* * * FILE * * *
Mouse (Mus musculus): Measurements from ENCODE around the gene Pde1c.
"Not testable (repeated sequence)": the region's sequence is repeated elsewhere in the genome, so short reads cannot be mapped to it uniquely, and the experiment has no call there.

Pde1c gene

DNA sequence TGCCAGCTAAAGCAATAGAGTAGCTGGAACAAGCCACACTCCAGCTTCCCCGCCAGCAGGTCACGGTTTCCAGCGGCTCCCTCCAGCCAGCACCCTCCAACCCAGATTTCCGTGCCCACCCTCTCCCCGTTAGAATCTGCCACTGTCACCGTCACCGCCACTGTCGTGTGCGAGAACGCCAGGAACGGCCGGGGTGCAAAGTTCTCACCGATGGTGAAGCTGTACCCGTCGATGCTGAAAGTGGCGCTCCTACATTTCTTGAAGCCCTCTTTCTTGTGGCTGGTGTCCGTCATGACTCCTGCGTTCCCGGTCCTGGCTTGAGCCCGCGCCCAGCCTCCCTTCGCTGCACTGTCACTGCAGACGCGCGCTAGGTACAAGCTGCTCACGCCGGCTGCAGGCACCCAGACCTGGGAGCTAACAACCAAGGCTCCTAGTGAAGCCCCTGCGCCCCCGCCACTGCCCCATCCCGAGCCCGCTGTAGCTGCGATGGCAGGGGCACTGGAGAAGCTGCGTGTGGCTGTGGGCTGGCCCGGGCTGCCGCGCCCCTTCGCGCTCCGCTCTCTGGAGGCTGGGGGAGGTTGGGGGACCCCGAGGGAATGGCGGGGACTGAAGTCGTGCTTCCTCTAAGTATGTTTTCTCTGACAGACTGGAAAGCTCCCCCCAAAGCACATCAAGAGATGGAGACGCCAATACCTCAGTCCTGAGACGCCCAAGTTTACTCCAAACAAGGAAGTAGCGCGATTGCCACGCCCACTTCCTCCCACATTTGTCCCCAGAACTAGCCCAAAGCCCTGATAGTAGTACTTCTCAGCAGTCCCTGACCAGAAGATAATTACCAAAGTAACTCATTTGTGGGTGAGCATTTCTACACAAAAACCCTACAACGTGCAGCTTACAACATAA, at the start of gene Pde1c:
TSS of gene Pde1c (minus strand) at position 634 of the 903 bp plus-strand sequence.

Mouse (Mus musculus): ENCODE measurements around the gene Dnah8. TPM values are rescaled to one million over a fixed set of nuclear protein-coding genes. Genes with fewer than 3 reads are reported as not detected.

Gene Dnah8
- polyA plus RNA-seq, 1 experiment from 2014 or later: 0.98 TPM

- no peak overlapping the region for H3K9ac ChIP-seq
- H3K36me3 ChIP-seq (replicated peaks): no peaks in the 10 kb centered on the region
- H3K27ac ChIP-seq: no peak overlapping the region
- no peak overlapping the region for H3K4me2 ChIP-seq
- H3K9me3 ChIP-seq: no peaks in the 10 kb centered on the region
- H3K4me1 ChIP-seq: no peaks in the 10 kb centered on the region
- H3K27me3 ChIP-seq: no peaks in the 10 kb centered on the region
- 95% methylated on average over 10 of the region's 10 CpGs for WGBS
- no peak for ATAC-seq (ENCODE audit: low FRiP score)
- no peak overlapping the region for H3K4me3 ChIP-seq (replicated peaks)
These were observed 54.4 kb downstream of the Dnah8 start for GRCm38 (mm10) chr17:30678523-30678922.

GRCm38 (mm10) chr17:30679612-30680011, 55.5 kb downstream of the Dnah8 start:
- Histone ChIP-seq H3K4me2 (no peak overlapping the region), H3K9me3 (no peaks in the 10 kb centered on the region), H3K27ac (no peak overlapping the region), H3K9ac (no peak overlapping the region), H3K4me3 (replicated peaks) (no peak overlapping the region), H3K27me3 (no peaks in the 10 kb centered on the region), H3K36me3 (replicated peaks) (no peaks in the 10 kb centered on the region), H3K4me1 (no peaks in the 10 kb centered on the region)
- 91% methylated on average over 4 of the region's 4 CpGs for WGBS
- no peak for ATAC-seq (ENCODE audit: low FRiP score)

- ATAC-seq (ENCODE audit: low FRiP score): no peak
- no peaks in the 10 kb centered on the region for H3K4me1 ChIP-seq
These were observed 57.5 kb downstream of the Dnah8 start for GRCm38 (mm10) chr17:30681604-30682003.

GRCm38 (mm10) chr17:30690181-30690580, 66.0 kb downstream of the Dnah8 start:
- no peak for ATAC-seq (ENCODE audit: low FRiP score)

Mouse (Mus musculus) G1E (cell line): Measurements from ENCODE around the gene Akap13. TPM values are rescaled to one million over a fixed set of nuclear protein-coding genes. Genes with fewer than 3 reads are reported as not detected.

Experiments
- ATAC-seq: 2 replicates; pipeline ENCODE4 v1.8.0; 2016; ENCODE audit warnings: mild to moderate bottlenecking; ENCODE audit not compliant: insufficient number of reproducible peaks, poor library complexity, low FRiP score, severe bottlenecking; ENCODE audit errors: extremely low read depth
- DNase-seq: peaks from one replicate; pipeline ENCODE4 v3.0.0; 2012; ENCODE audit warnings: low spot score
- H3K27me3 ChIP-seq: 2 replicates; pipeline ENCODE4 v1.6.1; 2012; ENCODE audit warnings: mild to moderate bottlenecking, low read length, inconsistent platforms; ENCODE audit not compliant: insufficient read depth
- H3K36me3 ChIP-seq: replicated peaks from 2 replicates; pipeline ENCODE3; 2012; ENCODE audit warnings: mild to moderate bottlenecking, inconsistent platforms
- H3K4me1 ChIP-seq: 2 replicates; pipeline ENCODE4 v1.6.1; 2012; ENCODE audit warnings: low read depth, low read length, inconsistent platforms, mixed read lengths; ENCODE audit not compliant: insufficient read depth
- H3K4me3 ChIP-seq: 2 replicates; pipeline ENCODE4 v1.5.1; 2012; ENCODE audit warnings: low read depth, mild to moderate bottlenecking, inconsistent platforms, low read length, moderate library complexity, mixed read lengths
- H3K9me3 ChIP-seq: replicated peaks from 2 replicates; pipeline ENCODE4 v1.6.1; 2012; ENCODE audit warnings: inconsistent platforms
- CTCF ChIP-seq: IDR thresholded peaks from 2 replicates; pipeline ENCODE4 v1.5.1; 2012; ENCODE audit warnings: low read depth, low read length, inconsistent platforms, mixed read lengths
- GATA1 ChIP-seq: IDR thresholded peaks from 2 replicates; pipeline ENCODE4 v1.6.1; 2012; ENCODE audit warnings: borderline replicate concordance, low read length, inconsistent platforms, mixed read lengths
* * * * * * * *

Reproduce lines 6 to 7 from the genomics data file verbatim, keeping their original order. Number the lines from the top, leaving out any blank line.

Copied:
Mouse (Mus musculus): ENCODE measurements around the gene Dnah8. TPM values are rescaled to one million over a fixed set of nuclear protein-coding genes. Genes with fewer than 3 reads are reported as not detected.

Gene Dnah8